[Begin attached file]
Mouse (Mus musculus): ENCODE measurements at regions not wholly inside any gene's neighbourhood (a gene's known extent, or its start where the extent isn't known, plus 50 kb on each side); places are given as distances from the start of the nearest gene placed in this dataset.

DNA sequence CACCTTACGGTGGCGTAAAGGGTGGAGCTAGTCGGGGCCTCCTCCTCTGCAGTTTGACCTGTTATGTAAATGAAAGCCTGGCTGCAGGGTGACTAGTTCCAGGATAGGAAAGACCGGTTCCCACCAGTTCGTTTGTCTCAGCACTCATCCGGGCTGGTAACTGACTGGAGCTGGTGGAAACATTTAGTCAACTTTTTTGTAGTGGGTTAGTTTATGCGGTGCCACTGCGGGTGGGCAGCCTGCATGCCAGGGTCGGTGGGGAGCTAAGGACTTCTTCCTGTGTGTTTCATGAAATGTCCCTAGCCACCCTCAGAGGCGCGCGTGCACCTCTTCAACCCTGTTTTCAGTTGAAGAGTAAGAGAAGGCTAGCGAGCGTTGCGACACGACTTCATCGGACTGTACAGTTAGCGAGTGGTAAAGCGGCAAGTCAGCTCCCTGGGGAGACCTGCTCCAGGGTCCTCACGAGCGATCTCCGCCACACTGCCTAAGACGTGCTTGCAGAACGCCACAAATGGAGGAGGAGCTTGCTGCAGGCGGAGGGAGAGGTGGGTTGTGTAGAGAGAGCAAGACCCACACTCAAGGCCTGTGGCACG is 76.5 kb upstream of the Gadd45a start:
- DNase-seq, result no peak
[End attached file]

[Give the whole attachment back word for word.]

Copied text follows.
Mouse (Mus musculus): ENCODE measurements at regions not wholly inside any gene's neighbourhood (a gene's known extent, or its start where the extent isn't known, plus 50 kb on each side); places are given as distances from the start of the nearest gene placed in this dataset.

DNA sequence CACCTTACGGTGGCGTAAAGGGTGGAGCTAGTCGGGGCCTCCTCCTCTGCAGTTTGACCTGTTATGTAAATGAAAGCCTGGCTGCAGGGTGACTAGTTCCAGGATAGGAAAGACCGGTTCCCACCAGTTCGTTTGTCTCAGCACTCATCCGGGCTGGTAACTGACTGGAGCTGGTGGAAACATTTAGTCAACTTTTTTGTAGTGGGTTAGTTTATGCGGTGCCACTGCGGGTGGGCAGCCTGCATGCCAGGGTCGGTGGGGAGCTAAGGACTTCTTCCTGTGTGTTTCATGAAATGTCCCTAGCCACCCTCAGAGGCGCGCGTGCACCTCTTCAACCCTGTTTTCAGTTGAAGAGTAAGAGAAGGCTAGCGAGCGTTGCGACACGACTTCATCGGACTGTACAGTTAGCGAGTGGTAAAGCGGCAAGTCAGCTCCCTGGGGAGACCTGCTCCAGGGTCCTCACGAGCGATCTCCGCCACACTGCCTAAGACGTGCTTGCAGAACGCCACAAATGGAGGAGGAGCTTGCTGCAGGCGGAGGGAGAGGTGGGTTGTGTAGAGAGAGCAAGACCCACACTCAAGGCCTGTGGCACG is 76.5 kb upstream of the Gadd45a start:
- DNase-seq, result no peak